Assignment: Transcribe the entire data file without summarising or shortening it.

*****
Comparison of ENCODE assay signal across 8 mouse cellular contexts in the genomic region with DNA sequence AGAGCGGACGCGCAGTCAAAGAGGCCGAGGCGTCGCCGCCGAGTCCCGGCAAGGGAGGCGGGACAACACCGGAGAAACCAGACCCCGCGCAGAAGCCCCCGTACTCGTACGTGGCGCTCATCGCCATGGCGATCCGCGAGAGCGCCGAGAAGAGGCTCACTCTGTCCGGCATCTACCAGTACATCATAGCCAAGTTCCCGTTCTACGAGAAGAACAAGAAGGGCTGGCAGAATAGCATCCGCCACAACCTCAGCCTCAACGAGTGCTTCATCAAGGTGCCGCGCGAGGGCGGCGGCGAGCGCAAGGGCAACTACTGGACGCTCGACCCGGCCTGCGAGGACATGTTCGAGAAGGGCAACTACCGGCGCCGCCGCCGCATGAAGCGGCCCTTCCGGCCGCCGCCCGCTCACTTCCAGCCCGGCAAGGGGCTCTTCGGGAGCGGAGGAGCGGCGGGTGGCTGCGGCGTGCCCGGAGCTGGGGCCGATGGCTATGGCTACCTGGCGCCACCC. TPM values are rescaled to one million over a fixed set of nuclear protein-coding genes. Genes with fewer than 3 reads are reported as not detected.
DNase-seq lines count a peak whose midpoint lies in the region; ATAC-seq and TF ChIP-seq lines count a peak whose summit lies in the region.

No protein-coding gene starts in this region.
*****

Comparison of ENCODE assay signal across 8 mouse cellular contexts in the genomic region with DNA sequence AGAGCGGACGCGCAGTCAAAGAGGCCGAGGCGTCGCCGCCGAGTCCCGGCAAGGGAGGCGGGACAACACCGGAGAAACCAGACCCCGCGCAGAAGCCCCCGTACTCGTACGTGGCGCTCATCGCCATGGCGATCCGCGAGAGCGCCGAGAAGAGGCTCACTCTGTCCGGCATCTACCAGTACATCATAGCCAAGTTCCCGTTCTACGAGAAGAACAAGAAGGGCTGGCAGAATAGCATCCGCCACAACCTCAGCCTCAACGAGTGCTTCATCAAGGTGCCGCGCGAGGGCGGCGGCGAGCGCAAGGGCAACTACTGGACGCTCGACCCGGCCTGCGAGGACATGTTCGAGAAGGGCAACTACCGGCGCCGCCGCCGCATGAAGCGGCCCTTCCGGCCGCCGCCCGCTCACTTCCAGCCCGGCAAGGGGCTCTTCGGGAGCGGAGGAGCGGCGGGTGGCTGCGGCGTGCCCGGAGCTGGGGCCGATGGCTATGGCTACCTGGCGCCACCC. TPM values are rescaled to one million over a fixed set of nuclear protein-coding genes. Genes with fewer than 3 reads are reported as not detected.
DNase-seq lines count a peak whose midpoint lies in the region; ATAC-seq and TF ChIP-seq lines count a peak whose summit lies in the region.

No protein-coding gene starts in this region.